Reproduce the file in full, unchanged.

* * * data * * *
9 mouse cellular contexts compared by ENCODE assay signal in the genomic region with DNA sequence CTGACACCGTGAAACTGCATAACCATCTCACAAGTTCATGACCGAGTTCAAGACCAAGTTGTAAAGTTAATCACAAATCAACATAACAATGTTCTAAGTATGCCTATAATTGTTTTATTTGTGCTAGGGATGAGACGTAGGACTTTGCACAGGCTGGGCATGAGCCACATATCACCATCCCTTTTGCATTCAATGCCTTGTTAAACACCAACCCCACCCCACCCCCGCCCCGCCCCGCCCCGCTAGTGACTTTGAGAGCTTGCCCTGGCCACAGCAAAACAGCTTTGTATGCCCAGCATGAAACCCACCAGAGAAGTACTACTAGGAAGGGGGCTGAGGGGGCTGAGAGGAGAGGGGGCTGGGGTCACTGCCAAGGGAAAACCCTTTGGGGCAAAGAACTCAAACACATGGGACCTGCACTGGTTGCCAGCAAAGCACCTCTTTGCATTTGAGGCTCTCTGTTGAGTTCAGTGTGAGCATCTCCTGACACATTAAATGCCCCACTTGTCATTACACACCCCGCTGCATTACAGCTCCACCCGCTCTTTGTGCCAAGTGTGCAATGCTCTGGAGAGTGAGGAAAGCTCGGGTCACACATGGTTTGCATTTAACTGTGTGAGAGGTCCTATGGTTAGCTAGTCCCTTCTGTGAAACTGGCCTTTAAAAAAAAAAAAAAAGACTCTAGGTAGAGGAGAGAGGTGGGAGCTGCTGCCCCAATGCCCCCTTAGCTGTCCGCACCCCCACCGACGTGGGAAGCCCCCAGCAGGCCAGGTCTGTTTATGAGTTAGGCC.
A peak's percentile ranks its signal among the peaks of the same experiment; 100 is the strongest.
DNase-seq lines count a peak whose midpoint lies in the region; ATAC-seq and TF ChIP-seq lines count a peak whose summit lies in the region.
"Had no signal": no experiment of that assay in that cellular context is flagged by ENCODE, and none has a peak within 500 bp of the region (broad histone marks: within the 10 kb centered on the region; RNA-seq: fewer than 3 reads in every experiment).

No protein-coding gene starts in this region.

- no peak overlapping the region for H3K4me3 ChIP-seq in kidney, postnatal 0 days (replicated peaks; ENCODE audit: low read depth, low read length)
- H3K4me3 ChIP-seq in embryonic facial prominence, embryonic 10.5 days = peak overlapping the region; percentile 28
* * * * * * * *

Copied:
9 mouse cellular contexts compared by ENCODE assay signal in the genomic region with DNA sequence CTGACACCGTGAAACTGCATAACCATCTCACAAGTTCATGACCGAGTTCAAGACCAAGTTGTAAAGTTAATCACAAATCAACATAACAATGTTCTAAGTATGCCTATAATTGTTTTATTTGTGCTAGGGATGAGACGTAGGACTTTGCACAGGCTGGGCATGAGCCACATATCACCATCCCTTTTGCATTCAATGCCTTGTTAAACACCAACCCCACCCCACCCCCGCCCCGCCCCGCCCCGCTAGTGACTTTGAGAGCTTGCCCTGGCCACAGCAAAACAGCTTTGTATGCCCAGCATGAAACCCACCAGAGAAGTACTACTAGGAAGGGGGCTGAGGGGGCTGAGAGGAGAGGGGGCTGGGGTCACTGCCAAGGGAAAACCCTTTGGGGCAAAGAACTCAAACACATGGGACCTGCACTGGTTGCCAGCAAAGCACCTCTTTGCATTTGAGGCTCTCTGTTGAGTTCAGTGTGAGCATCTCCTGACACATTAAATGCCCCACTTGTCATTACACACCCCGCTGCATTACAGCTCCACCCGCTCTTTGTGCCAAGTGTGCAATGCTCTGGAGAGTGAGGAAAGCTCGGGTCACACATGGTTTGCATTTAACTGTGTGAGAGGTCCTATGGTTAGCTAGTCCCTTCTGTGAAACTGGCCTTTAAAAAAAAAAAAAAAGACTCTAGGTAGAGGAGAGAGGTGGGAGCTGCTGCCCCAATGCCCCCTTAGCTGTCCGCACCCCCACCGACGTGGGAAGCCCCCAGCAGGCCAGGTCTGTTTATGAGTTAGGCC.
A peak's percentile ranks its signal among the peaks of the same experiment; 100 is the strongest.
DNase-seq lines count a peak whose midpoint lies in the region; ATAC-seq and TF ChIP-seq lines count a peak whose summit lies in the region.
"Had no signal": no experiment of that assay in that cellular context is flagged by ENCODE, and none has a peak within 500 bp of the region (broad histone marks: within the 10 kb centered on the region; RNA-seq: fewer than 3 reads in every experiment).

No protein-coding gene starts in this region.

- no peak overlapping the region for H3K4me3 ChIP-seq in kidney, postnatal 0 days (replicated peaks; ENCODE audit: low read depth, low read length)
- H3K4me3 ChIP-seq in embryonic facial prominence, embryonic 10.5 days = peak overlapping the region; percentile 28